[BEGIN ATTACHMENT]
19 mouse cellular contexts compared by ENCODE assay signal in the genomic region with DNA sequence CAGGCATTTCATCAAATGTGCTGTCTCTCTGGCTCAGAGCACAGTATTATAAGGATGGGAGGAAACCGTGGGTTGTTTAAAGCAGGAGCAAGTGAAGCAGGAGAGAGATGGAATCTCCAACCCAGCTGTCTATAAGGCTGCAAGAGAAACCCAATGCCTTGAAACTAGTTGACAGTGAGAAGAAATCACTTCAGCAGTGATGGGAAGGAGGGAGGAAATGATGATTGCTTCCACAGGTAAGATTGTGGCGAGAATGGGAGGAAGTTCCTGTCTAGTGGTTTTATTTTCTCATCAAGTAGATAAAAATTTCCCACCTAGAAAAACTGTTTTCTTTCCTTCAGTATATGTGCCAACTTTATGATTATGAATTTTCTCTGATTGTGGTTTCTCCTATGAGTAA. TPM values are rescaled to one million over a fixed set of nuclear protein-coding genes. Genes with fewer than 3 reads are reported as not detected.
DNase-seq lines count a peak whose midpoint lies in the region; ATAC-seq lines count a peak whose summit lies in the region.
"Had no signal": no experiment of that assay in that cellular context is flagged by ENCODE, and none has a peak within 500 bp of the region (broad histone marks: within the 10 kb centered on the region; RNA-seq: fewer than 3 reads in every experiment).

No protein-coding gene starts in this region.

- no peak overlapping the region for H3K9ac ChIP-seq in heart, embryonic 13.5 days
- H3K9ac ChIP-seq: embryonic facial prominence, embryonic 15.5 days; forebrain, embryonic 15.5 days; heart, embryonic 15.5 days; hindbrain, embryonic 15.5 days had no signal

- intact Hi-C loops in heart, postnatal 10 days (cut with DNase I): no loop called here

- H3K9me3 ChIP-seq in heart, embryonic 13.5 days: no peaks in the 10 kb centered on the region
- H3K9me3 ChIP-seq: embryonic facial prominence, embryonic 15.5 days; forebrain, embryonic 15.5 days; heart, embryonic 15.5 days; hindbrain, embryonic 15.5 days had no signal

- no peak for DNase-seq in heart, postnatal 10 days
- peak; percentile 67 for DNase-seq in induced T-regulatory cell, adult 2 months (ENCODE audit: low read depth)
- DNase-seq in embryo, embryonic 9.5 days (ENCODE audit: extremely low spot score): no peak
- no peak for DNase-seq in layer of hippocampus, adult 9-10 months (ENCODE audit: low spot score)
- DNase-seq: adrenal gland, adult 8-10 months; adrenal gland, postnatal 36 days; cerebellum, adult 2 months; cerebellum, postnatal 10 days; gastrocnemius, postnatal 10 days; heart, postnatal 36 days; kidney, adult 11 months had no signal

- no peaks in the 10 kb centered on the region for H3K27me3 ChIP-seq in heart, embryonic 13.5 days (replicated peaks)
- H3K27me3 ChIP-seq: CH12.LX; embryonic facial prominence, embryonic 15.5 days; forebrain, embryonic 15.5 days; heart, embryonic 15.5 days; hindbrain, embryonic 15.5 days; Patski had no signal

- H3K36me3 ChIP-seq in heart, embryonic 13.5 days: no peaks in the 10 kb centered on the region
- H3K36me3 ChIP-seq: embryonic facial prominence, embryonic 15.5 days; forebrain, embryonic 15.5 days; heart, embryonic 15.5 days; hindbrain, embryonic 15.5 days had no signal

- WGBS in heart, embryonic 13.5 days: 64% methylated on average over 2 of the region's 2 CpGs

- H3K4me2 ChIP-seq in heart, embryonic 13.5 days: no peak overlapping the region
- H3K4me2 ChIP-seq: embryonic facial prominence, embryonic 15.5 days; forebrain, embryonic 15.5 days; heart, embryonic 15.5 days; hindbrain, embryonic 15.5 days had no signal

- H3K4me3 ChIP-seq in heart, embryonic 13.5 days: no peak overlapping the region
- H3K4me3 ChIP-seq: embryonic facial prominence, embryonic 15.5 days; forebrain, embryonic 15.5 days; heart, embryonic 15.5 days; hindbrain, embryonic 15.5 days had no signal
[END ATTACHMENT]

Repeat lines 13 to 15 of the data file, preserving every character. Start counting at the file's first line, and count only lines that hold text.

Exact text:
- no peak for DNase-seq in layer of hippocampus, adult 9-10 months (ENCODE audit: low spot score)
- DNase-seq: adrenal gland, adult 8-10 months; adrenal gland, postnatal 36 days; cerebellum, adult 2 months; cerebellum, postnatal 10 days; gastrocnemius, postnatal 10 days; heart, postnatal 36 days; kidney, adult 11 months had no signal

- no peaks in the 10 kb centered on the region for H3K27me3 ChIP-seq in heart, embryonic 13.5 days (replicated peaks)